Turkey: Trump assures Erdogan "ties are still good" despites divergences

The leaders of Turkey and the United States touted strong ties between the North Atlantic Treaty Organisation allies on Tuesday but the Turkish president emphasized his country will not accept Syrian Kurdish fighters in the region while stopping short of directly criticizing a US decision to arm them. Turkey views the Syrian Kurds as terrorists or supporters of terrorists due to their relationship with the Kurdistan Workers' Party (PKK). Turkish President Recep Tayyip Erdogan was in town to meet President Trump at the White House.

TURKEY'S Kemalist opposition urged the United States to press Turkish President Recep Tayyip Erdogan on democracy yesterday after the latest media arrest. It says Syria's Kurds, members of the People's' Protection Units, or YPG, are linked to the PKK group.

Police arrested two people as a result of the brawl, which left at least nine injured and one in critical condition.

Both Turkey and the United States have backed rebels in Syria during the six-year war against President Bashar al-Assad's forces and allies.

The video from Voice of America shows what looks like bodyguards rushing a handful of protesters as D.C. police desperately tried to keep order near the Turkish embassy.

Turkey and the United States have disagreed over US plans to arm Kurdish fighters.

"In the same way, we should never allow those groups who want to change the ethnic or religious structures in the region to use terrorism as a pretext", he added, suggesting that the Kurds were using the anti-Isis fight as cover for separatist nationalism.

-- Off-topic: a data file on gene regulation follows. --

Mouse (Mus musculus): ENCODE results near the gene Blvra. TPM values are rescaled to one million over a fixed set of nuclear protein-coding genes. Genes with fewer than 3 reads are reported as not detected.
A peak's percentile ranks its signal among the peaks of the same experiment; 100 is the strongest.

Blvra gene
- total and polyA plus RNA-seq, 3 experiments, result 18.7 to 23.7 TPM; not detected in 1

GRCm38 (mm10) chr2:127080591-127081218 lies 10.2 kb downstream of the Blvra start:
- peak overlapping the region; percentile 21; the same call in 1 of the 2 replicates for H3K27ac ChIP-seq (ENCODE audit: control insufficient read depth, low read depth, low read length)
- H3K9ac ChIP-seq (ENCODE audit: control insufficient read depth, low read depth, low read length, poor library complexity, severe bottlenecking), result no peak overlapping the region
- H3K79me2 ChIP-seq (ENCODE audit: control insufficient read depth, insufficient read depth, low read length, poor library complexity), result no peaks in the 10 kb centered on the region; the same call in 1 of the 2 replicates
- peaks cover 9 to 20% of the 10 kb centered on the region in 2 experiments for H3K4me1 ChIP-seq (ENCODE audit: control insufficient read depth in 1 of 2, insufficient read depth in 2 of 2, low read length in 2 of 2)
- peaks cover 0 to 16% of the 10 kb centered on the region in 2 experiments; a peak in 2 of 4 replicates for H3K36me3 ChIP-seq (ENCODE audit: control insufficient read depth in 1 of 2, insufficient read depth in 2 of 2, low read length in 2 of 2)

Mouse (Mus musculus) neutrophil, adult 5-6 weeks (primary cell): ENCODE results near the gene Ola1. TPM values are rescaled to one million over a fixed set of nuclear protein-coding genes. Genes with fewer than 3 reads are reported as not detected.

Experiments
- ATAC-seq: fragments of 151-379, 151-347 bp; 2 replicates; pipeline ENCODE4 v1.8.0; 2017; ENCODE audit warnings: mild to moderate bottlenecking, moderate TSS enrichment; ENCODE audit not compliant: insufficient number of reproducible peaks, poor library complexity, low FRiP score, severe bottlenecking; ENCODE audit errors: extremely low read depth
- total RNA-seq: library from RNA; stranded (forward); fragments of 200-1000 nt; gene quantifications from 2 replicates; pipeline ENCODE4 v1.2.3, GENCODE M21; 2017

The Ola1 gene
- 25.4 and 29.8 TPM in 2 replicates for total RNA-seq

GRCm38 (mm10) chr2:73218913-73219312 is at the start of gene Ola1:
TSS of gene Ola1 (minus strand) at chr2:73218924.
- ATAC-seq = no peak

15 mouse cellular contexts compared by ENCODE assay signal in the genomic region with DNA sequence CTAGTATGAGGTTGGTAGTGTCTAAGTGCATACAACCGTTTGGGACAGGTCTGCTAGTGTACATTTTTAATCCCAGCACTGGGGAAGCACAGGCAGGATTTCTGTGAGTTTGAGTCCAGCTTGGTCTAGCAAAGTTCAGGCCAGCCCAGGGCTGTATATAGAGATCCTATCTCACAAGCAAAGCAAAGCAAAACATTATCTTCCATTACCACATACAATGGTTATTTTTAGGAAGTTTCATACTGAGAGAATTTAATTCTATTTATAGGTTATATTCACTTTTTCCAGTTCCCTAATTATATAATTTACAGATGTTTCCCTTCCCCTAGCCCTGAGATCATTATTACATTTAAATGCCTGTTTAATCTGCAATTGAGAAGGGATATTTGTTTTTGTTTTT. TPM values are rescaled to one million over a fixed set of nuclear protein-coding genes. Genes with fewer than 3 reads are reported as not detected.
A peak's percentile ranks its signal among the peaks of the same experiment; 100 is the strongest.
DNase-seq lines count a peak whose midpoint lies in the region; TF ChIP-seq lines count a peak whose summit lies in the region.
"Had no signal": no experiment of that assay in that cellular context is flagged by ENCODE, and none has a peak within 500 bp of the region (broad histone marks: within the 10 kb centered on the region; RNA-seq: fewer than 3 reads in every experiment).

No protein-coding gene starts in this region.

Erdogan has instigated a crackdown on journalists and opponents of the state since a failed coup past year. "We will continue to work with our partners at the United States State Department and United States Secret Service to identify and hold all subjects accountable for their involvement in the altercation". It continued a trend of Trump's supporting strongmen, as Erdogan has been criticized for jailing the most journalists of any leader in the world, as well as tens of thousands of political dissidents.

Did the protesters get too close to the embassy building or attack the president's security detail? Erdogan blames Gulen supporters for a failed coup attempt last July and has conducted a crackdown on them, drawing criticism from Washington.

Kalin also said that the leaders discussed possible steps against the network of Fethullah Gulen in the US.

"That's a charge Gulen denies", NPR's Michele Kelemen told All Things Considered on Sunday.

  • Leroy Wright